The constitution provides for freedom of religion, and the government generally upholds this right in practice. The government does not restrict academic freedom. Chileans enjoy open and free private discussion.


E. Associational and Organizational Rights: 12 / 12 (+1)

The right to assemble peacefully is generally respected. In large student protests that took place across the country in 2015, demonstrators demanded greater say in university operations as well as reforms to a variety of government policies, educational and otherwise. On several occasions, protesters clashed with police, who responded with tear gas and water cannons. However, there appeared to be fewer complaints of police violence against demonstrators in 2015 than in previous years. Nongovernmental organizations may form and operate without interference.

Despite strong laws protecting worker and union rights, antiunion practices by private employers are reportedly common.


F. Rule of Law: 14 / 16

The constitution provides for an independent judiciary, and the courts are generally free from political interference. The right to legal counsel is constitutionally guaranteed, but indigent defendants have not always received effective representation.

The government has developed effective mechanisms to investigate and punish police abuse and corruption. However, excessive force and human rights abuses committed by the Carabineros—a national police element of the armed forces—still occur. Chile’s prisons are overcrowded, and inmates suffer from physical abuse and poor sanitation.

In 2014, Bachelet announced a pledge to overturn a controversial amnesty law that protects military officers who committed human rights violations in the first five years of Pinochet’s regime, which in its entirety lasted from 1973 to 1990. Critics of the law have deemed it inconsistent with Chile’s commitment to respecting human rights. The announcement was largely symbolic, as many courts have circumvented the ruling in recent years, allowing for the sentencing of at least 262 individuals according to Amnesty International. In July 2015, a judge charged ten military officers in connection with the 1973 killing of activist and folk singer Victor Jara; also in July, a judge in a separate case charged seven military officials with the burning deaths of two protesters in 1986.

Approximately 1.5 million Chileans identify themselves with indigenous ethnic groups. While indigenous people still experience societal discrimination, their poverty levels are declining, aided by government scholarships, land transfers, and social spending. The slow and delayed repatriation of the ancestral land of the Mapuche indigenous group has been a cause of years of violent protest, including arson attacks on disputed lands, aggravated in recent years by the application of Chile’s controversial antiterrorism law to cases of Mapuche resistance. The legislation, as modified from the Pinochet regime, allows for anonymous witness testimony, extended detention of suspects without charge, and lengthy sentences. In 2014, the Inter-American Court on Human Rights annulled the conviction of eight indigenous activists who had been tried under the antiterrorism law in 2003; the Bachelet administration agreed to adhere to the decision, but at year’s end the antiterrorism law had not been modified.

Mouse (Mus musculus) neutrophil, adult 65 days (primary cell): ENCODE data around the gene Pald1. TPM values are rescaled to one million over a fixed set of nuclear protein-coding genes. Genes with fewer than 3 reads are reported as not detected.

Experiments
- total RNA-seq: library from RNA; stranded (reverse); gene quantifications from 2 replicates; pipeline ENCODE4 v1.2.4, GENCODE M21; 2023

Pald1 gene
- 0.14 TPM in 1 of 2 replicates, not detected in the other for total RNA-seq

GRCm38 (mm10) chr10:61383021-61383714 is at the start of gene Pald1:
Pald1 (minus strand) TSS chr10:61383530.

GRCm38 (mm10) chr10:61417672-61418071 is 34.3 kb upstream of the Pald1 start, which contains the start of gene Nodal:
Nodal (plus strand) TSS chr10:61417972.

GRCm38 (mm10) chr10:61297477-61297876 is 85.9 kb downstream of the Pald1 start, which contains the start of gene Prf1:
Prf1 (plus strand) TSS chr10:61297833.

LGBT (lesbian, gay, bisexual, and transgender) people continue to face societal bias, despite a 2012 antidiscrimination law that covers sexual orientation and gender identity. Bachelet has voiced support for efforts to strengthen laws against hate crimes and discrimination.


G. Personal Autonomy and Individual Rights: 15 / 16

The constitution protects the freedom of movement, and the government respects this right in practice. Individuals have the right to own property and establish and operate private businesses, and are able to do so without interference from the government or other actors.

Violence against women and children remains a problem. Bachelet introduced a bill in January to decriminalize abortion in cases of rape, fetal impairment, or endangerment of the mother’s life. However, the bill was still in Congress at the end of 2015, held up by a rift within the ruling coalition over its various elements. At the year’s end, Chile remained one of only five countries in the world that allows imprisonment for the crime of abortion. In March, Bachelet announced the creation of a Women and Gender Equality Ministry, devoted to increasing gender equality in all government programs. Paternity leave is compulsory in Chile. In April, Bachelet signed into law a bill recognizing same-sex civil unions and granting cohabiting couples the right to join their partner’s health care plan and receive their pension benefits; the law took effect in October.

In February, Bachelet signed into law an education reform package designed to address a deep socioeconomic divide in Chile’s primary and secondary schools. Its measures ban for-profit elementary and high schools, and limits their selective entrance policies. However, the results of a poll released in September showed that 75 percent of respondents said they doubted the new reforms would reduce inequality in Chile.

While all forms of compulsory labor are illegal, forced labor, particularly among foreign citizens, continues to occur in the agriculture, mining, and domestic service sectors. In 2015, law enforcement agencies continued efforts to combat human trafficking, following measures in 2013 that increased the capacity of prosecutors and investigators to respond to the issue.


Scoring Key: X / Y (Z)

X = Score Received

Y = Best Possible Score

Z = Change from Previous Year